Spurring demand for clinical psychologists will continue to be the rising healthcare costs associated with unhealthy lifestyles, such as smoking, alcoholism, and obesity, which have made prevention and treatment more critical. An increase in the number of employee assistance programs, which help workers deal with personal problems, also should lead to employment growth for clinical and counseling specialties. More clinical and counseling psychologists will be needed to help people deal with depression and other mental disorders, marriage and family problems, job stress, and addiction. The growing number of elderly will increase the demand for psychologists trained in geropsychology to help people deal with the mental and physical changes that occur as individuals grow older. There also will be increased need for psychologists to work with returning veterans.
Industrial-organizational psychologists also will be in demand to help to boost worker productivity and retention rates in a wide range of businesses. Industrial-organizational psychologists will help companies deal with issues such as workplace diversity and antidiscrimination policies. Companies also will use psychologists' expertise in survey design, analysis, and research to develop tools for marketing evaluation and statistical analysis.
Job prospects should be best for people who have a doctoral degree from a leading university in an applied specialty, such as counseling or health, and those with a specialist or doctoral degree in school psychology. Psychologists with extensive training in quantitative research methods and computer science may have a competitive edge over applicants without such background.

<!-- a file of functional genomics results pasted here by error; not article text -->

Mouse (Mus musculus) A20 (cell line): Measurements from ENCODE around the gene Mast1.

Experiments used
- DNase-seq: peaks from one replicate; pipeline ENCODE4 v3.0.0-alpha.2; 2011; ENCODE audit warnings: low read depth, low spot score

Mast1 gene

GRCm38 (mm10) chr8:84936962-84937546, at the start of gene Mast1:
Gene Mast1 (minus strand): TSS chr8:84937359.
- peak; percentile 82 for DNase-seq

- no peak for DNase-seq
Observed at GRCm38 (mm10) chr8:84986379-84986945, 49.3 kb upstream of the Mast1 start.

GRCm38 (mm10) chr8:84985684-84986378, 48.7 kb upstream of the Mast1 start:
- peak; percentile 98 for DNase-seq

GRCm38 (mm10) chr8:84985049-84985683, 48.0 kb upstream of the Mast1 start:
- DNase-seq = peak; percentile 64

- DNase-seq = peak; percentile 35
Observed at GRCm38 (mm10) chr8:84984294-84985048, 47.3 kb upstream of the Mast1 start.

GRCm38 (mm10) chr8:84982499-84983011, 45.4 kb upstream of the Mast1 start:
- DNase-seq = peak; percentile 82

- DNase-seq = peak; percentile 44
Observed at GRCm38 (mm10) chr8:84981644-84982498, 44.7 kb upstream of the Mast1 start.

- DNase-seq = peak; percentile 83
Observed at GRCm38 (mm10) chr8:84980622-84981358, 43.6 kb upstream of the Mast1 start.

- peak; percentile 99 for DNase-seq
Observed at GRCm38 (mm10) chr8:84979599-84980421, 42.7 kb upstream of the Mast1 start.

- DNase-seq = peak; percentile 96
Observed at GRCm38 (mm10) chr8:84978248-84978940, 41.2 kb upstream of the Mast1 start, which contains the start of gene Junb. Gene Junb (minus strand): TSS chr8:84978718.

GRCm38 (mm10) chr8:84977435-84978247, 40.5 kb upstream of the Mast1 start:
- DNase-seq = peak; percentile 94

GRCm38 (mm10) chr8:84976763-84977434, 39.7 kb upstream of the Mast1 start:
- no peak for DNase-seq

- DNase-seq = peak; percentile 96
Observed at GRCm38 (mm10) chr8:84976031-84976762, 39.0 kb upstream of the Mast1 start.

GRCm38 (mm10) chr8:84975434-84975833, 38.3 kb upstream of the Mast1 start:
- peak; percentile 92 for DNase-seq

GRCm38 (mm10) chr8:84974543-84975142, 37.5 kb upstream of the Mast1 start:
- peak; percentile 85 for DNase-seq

Master's degree holders in fields other than industrial-organizational psychology will face keen competition for jobs because of the limited number of positions that require only a master's degree. Master's degree holders may find jobs as psychological assistants or counselors, providing mental health services under the direct supervision of a licensed psychologist. Still, others may find jobs involving research and data collection and analysis in universities, government, or private companies.
Opportunities directly related to psychology will be limited for bachelor's degree holders. Some may find jobs as assistants in rehabilitation centers or in other jobs involving data collection and analysis. Those who meet State certification requirements may become high school psychology teachers.
Median annual wages of wage and salary clinical, counseling, and school psychologists were $64,140 in May 2008. The middle 50 percent earned between $48,700 and $82,800. The lowest 10 percent earned less than $37,900, and the highest 10 percent earned more than $106,840.
Median annual wages of wage and salary industrial-organizational psychologists were $77,010 in May 2008. The middle 50 percent earned between $54,100 and $115,720. The lowest 10 percent earned less than $38,690, and the highest 10 percent earned more than $149,120.
In 2008, about 31 percent of all psychologists were members of a union.